China pledges peaceful solution of disputes in South China Sea
Jun 5, 2011, 3:16 GMT
Singapore - China on Sunday pledged a peaceful solution of territorial disputes in the South China Sea after the long-running conflict escalated in recent weeks with allegations of aggressive activity by Chinese vessels.
China, Vietnam, Malaysia, the Philippines, Taiwan, Indonesia and Brunei have competing claims to various parts of the waters, including the potentially resource-rich Spratly islands and key shipping lanes.
'China is committed to maintaining peace and stability in (the) South China Sea,' Chinese Defence Minister Liang Guanglie said at an Asian security summit in Singapore.
'At present, the general situation in the South China Sea remains stable,' he said, adding that freedom of navigation and overflight had never been impeded.
China has been talking with the other nations to implement a 2002 agreement on the waters between China and the Association of South-East Asian Nations, Liang said on the final day of the Shangri-La Dialogue.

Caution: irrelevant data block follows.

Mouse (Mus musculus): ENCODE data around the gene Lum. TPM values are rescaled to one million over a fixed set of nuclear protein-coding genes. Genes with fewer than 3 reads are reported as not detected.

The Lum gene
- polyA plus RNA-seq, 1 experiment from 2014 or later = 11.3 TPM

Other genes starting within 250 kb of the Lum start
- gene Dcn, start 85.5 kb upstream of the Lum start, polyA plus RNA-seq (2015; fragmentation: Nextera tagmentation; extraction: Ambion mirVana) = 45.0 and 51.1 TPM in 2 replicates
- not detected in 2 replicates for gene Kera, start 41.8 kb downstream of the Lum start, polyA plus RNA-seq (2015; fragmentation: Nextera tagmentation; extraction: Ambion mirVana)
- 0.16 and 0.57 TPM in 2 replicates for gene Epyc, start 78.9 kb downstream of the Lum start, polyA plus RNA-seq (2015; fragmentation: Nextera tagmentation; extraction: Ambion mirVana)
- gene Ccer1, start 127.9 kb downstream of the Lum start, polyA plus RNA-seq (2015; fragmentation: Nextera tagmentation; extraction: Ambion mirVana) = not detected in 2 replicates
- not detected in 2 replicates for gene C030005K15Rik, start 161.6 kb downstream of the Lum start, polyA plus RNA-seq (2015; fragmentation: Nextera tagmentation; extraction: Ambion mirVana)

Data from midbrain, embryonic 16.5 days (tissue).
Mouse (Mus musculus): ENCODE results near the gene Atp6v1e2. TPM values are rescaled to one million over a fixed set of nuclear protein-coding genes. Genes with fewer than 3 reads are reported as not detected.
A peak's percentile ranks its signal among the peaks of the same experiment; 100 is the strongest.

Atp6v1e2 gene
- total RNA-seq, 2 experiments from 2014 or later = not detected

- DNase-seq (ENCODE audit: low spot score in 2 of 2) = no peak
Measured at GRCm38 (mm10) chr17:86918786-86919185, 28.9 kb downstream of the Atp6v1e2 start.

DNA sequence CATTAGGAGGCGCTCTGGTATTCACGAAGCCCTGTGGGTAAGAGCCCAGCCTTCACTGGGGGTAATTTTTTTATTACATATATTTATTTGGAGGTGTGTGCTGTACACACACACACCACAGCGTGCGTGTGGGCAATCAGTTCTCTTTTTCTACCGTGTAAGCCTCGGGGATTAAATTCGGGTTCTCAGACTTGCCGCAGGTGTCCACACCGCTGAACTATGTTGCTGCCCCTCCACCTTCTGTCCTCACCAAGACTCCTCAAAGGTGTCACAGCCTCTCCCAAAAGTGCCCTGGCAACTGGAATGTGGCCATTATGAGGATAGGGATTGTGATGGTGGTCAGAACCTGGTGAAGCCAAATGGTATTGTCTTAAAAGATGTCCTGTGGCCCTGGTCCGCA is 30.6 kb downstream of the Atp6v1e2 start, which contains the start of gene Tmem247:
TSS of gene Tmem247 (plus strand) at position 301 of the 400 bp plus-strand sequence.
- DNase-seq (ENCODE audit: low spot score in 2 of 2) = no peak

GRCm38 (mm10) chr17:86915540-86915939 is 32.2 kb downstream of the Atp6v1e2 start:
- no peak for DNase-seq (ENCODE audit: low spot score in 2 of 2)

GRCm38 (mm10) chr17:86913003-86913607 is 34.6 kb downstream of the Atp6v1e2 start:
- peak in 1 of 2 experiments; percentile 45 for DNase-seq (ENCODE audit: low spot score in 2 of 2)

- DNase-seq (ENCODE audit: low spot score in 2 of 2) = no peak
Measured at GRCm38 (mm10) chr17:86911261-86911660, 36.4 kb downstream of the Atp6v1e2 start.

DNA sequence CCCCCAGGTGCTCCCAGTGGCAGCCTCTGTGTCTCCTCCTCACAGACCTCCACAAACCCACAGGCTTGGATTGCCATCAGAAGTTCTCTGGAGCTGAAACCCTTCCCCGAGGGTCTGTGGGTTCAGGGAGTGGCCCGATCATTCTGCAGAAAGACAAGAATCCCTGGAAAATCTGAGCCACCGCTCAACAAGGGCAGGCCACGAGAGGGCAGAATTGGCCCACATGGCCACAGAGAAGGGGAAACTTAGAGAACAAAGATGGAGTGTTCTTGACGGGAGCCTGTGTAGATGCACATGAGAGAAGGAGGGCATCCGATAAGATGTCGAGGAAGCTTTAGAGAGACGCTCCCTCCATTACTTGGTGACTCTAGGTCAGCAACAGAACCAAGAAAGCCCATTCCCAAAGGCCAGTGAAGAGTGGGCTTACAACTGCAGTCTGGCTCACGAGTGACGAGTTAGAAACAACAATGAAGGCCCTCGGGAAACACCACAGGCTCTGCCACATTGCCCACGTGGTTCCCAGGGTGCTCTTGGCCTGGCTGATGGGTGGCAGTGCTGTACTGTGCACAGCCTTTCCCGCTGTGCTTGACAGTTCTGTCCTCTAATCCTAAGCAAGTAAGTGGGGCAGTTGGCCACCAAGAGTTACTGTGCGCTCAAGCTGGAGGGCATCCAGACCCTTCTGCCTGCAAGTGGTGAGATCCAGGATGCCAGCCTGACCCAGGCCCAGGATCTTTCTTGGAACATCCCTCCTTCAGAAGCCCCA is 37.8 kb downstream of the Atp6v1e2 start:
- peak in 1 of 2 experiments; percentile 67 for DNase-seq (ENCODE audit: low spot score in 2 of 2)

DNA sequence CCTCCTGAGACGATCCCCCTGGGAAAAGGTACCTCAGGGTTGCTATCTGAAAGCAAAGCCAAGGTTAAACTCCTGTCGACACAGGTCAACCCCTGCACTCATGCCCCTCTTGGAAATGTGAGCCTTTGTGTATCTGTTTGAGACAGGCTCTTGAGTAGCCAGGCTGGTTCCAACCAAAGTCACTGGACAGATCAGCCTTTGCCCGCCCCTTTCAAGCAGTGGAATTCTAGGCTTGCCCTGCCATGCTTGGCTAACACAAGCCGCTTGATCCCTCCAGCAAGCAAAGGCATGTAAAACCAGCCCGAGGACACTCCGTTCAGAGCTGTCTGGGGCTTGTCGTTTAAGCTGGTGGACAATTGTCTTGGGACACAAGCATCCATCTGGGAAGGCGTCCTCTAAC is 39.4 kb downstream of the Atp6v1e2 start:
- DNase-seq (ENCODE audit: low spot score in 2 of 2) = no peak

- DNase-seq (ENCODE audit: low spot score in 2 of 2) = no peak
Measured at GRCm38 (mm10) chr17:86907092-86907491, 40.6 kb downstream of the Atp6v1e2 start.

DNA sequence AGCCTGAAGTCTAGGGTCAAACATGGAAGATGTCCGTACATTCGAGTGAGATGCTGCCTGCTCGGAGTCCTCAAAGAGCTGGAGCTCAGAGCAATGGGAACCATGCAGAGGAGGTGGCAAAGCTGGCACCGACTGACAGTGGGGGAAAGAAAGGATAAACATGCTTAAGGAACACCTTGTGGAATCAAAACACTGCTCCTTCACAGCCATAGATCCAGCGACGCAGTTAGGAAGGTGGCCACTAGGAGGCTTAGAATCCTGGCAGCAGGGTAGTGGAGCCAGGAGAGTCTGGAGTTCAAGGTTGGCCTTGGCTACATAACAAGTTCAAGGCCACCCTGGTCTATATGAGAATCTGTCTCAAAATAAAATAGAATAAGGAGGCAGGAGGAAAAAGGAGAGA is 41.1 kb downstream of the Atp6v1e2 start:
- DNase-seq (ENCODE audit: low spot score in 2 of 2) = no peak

The Philippines on Friday said it had recorded at least five incidents of Chinese incursions into Philippine territories in the South China Sea this year.
Vietnam claimed last month Chinese coast guard vessels had cut the cables of an oil exploration ship of PetroVietnam, the state energy company.
On Saturday, the United States pressed for a peaceful settlement of the conflict.
US Defence Secretary Robert Gates told delegates at the Singapore summit the US feared that 'without agreed approaches to deal with these problems ... there will be clashes.'
On Friday, Malaysian Prime Minister Najib Razak urged all parties to 'remain steadfast in their resolve to find a peaceful solution.'
The annual forum, organized by the London-based Institute for Strategic Studies, brings together defence chiefs and security policymakers from 27 nations.